Frederic Chopin Biography
Frédéric François Chopin (IPA: ), (March 1, 1810 – October 17, 1849) was a Polish-French pianist and composer. He is widely regarded as one of the most famous, influential, admired and prolific composers for the piano.
He was born Fryderyk Franciszek Chopin in the village of ?elazowa Wola, Poland, to a Polish mother and French expatriate father. Hailed as a child prodigy in his homeland, Chopin left for Paris at the age of 20. In Paris, he made a career as a performer and teacher as well as a composer, and adopted the French variant of his name, "Frédéric-François". He had a turbulent 10-year relationship with the French writer George Sand (Baroness Dudevant) from 1837 to 1847. Always in fragile health, he succumbed to pulmonary tuberculosis at the age of 39.
Chopin wrote almost exclusively for the piano, and published little music that did not involve it. His compositions are widely considered to be among the pinnacles of the piano's repertoire. Although his music is among the most technically demanding for the instrument, Chopin's style emphasizes poetry, nuance, and expressive depth rather than mere technical display. He invented some musical forms, but his most significant innovations were within existing structures such as the piano sonata, waltz, nocturne, étude, prelude and Polonaise. His works are often cited as among the mainstays of Romanticism in nineteenth-century classical music.
Chopin was born in ?elazowa Wola in Poland near Sochaczew, in the region of Masovia, which was part of the Duchy of Warsaw. He was born to Nicolas Chopin, a Frenchman of distant Polish ancestry who adopted Poland as his homeland when he moved there in 1787, and married Tekla Justyna Krzy?anowska, a Pole.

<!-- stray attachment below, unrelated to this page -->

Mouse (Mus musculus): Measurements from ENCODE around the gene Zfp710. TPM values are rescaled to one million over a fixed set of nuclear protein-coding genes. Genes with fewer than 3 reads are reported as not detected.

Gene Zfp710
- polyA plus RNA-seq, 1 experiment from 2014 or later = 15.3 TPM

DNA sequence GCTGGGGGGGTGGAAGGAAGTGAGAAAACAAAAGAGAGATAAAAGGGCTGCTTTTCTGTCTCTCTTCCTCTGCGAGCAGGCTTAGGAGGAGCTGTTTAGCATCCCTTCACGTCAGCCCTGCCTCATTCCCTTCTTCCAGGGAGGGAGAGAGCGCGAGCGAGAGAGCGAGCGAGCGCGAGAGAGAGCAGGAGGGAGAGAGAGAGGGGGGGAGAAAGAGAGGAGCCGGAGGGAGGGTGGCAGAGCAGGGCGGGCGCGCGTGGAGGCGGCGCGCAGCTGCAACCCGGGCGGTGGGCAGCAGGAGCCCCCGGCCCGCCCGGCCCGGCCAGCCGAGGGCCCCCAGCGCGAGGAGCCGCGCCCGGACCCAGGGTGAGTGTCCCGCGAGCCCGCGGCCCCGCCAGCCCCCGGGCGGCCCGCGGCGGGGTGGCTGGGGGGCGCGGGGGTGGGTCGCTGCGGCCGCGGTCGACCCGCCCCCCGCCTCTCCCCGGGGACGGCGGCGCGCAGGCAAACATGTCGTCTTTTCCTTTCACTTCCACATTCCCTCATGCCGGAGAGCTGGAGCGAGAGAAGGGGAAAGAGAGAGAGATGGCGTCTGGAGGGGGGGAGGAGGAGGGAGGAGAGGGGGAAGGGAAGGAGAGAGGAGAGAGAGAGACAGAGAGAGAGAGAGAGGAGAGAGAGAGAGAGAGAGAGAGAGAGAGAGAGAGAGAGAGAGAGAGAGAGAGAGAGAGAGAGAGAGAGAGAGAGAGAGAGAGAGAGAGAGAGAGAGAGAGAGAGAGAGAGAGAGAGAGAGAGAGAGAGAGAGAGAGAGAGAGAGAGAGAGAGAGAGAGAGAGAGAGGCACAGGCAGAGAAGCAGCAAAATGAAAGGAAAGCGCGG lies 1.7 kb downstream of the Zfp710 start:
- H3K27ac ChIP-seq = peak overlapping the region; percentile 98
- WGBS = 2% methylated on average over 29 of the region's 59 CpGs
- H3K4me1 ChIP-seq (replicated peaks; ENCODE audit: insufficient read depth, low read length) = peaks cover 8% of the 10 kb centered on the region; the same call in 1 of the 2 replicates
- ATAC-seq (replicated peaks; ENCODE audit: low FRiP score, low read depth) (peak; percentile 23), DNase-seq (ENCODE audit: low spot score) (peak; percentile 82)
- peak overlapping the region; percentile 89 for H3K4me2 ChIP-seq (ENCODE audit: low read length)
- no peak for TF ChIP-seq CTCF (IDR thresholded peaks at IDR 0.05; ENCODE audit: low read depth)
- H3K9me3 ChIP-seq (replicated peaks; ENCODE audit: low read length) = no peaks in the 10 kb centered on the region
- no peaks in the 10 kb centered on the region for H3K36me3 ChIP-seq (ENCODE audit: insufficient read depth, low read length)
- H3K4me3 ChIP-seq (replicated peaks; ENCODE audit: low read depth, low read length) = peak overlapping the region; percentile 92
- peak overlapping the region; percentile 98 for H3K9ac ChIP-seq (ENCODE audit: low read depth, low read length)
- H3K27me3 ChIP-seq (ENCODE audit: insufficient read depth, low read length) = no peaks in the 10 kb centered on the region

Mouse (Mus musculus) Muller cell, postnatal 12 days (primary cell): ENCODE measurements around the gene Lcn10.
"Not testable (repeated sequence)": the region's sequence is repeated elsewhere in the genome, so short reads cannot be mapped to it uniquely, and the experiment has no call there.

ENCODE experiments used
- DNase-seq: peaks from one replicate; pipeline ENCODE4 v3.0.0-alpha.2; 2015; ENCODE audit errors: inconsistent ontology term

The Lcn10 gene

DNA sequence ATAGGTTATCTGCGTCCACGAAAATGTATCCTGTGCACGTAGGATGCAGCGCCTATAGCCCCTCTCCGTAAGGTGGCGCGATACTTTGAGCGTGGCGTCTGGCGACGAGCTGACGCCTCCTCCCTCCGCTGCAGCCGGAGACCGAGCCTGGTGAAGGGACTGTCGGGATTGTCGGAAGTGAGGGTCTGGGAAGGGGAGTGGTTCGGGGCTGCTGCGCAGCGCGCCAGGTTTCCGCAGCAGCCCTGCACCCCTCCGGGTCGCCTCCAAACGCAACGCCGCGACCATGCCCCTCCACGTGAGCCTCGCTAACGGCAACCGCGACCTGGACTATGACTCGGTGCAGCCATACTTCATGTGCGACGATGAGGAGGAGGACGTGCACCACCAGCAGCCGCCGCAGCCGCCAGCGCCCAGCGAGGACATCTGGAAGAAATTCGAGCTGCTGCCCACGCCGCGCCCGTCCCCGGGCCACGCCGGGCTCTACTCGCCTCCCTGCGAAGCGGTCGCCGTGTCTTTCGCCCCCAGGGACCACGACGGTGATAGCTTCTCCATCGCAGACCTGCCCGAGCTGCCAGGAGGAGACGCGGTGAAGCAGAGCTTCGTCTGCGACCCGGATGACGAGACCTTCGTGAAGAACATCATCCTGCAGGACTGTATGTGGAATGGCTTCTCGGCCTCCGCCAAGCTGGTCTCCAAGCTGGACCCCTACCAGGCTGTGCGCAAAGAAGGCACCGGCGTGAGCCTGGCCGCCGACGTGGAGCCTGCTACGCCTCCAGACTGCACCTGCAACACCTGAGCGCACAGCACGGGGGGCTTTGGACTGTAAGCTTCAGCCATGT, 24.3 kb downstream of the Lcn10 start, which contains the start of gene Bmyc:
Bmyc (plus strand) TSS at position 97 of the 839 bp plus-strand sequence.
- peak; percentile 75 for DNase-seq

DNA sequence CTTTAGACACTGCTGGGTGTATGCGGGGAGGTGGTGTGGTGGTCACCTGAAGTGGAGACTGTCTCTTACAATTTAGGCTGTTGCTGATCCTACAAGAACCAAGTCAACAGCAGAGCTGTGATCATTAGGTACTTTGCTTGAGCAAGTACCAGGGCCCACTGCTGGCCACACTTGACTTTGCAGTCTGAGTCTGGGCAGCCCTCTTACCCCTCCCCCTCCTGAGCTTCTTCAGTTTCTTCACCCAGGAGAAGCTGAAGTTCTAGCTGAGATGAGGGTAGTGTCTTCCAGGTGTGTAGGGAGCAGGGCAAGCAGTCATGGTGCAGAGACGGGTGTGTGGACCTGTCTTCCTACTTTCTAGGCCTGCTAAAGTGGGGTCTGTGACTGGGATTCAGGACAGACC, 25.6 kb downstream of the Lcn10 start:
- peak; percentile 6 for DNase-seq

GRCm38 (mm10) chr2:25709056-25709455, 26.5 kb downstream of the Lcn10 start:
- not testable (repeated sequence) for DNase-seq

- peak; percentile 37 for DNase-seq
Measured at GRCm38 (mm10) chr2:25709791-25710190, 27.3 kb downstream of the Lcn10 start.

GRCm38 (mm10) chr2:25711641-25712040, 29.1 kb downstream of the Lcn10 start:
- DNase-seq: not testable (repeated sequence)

According to the composer's family, Chopin was born on March 1, 1810, and he always celebrated his birthday on this day. His baptismal certificate lists his date of birth as February 22, but this was most likely an error on the part of the priest (the certificate was written on 23 April, almost eight weeks after the birth).
Chopin's music for the piano combined a unique rhythmic sense (particularly his use of rubato, frequent use of chromaticism, and counterpoint). This mixture produces a particularly fragile sound in the melody and the harmony, which are nonetheless underpinned by solid and interesting harmonic techniques. He took the new salon genre of the nocturne, invented by Irish composer John Field, to a deeper level of sophistication, and endowed popular dance forms, such as the Polish mazurka and the Viennese waltz, with a greater range of melody and expression. Chopin was the first to write Ballades (a genre he invented) and Scherzi as individual pieces. Chopin also took the example of Bach's preludes and fugues, transforming the genre in his own preludes.
In commemoration of the genius of Frédéric Chopin, the International Frederick Chopin Piano Competition is held in Warsaw, Poland every five years. Also, the "Grand prix du disque de F.Chopin" is also held periodically to award notable Chopin recordings, both remastered and newly recorded work.
Taiwanese pop singer, Jay Chou's November's Chopin Album is named in Chopin's honor.
Chopin and Sand's illustrious relationship is embroidered in the 1991 film Impromptu which stars Hugh Grant as Chopin and Judy Davis as George Sand. A possibly more historically accurate depiction of their relationship can be found in the 2002 movie Chopin: Desire for Love by Academy Award nominee director Jerzy Antczak, featuring Piotr Adamczyk as Chopin and Danuta Stenka as George Sand. A Song to Remember released in 1945 is another biographical movie.